Differentiation of the LNBs according to the number and type of outputs
  • Single or single LNB with an output for direct connection of a receiver.
  • Twin or double LNB with two independent outputs for connecting two receivers. The corresponding switching device ( multi-switch ) is usually integrated. But there are also (older) variants of so-called dual LNB for pure lowband reception with two different connections that deliver both horizontal and vertical polarization (for connection to an external multi-switch).
  • Wideband LNB have one outlet each for the horizontal and vertical signal. The entire frequency band (10.7–12.75 GHz) is converted to the output frequency range of 300–2350 MHz with an oscillator frequency of 10.40 GHz. These LNBs are currently mainly used to supply Unicable2 multiswitches with several satellites.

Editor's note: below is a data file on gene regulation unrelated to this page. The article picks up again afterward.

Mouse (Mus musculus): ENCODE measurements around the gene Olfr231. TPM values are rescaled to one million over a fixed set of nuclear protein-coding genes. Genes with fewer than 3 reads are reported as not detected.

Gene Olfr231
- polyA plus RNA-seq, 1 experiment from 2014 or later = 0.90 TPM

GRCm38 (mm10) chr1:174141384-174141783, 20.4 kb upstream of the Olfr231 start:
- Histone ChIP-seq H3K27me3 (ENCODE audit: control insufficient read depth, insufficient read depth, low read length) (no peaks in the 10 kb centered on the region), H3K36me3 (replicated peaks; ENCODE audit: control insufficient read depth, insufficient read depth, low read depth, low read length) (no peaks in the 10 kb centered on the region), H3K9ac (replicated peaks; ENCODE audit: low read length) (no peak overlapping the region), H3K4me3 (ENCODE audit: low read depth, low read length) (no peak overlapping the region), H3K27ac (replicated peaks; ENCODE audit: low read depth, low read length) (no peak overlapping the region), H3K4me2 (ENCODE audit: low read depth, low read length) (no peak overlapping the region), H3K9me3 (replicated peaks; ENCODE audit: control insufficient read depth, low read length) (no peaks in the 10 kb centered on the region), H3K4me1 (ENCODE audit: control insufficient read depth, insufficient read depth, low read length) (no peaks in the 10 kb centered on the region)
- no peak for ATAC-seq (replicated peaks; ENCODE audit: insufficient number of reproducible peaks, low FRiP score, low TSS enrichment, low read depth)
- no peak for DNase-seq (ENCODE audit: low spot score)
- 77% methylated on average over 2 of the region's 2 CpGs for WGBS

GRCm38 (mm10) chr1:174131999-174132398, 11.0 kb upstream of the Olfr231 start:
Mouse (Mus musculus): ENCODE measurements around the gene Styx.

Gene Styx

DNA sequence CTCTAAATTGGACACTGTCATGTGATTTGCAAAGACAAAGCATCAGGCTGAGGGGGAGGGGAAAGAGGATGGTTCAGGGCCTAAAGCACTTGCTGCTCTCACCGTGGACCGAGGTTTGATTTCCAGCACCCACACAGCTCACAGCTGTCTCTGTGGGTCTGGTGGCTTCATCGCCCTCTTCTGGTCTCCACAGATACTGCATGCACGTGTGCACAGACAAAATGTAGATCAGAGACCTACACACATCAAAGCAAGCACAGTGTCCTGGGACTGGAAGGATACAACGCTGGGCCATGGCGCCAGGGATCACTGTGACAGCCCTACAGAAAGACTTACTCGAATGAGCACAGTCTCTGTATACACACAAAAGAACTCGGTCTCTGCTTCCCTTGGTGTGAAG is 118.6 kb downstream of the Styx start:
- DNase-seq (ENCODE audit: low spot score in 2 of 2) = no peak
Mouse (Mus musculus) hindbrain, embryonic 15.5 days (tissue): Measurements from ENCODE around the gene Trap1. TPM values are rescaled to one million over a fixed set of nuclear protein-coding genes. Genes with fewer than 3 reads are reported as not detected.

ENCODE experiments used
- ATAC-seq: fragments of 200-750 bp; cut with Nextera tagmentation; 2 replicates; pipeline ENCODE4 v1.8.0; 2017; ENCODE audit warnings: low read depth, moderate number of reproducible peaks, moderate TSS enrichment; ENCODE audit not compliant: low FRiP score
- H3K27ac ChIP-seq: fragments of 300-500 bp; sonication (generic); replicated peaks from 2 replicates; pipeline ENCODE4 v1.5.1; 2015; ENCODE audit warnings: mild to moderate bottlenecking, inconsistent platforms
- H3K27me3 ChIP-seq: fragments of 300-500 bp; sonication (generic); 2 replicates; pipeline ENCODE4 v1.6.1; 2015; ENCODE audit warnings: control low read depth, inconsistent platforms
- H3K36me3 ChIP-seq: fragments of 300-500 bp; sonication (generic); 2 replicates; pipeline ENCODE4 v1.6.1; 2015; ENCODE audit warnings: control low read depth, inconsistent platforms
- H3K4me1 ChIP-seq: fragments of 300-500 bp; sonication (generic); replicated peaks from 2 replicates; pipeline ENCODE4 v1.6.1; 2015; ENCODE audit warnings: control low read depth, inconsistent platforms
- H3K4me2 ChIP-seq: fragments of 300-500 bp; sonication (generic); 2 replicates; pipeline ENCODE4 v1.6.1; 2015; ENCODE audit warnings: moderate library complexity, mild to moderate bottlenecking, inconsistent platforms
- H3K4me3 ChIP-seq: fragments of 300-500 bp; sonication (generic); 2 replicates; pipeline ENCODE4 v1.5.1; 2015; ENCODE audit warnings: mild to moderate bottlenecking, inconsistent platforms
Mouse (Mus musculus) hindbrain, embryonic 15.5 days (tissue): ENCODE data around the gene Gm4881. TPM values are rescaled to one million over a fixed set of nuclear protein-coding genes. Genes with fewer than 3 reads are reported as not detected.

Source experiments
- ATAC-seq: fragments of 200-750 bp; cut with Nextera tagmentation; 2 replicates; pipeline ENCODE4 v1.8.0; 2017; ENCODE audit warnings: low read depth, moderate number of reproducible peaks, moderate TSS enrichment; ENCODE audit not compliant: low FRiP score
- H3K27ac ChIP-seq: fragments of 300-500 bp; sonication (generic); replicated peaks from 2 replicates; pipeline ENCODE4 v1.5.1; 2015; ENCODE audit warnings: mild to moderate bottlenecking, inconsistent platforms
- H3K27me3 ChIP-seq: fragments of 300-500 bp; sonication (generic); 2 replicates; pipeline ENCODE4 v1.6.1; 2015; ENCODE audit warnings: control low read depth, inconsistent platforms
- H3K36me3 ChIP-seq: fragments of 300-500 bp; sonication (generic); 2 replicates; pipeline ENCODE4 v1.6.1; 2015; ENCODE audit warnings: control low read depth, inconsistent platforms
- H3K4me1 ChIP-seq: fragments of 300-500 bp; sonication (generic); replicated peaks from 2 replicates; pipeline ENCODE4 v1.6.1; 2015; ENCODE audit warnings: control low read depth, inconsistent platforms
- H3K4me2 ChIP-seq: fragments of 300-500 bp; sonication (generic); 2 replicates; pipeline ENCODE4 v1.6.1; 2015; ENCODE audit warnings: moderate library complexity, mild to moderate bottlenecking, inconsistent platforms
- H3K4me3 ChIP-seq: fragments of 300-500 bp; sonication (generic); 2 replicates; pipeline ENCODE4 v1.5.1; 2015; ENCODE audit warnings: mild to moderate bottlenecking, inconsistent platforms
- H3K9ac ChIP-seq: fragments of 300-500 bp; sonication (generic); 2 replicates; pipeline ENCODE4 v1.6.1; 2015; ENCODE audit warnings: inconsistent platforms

• Quad or Quattro switch LNB with 4 independent connections for connecting 4 receivers. The multi-switch is integrated.
  • Quattro LNB with 4 different connections (also with note: suitability for feed system). With this variant without a built-in multi-switch, horizontally and vertically polarized signals are brought out separately for low band and high band. A downstream multi-switch can then be used for distribution to almost any number of satellite receivers (up to a few hundred).
    • There is a high risk of confusion between the two types with 4 connections. In the meantime, at least the uniform designation has become established, according to which LNBs for the direct connection of up to four receivers are called Quad or sometimes Quattro with switch , while a Quattro LNB can only be used with a downstream multi-switch. With the Quattro the 4 connections are marked accordingly (polarization level: horizontal / vertical, frequency band high / low).
  • Octo-LNB with integrated multi-switch for the direct connection of up to eight satellite receivers.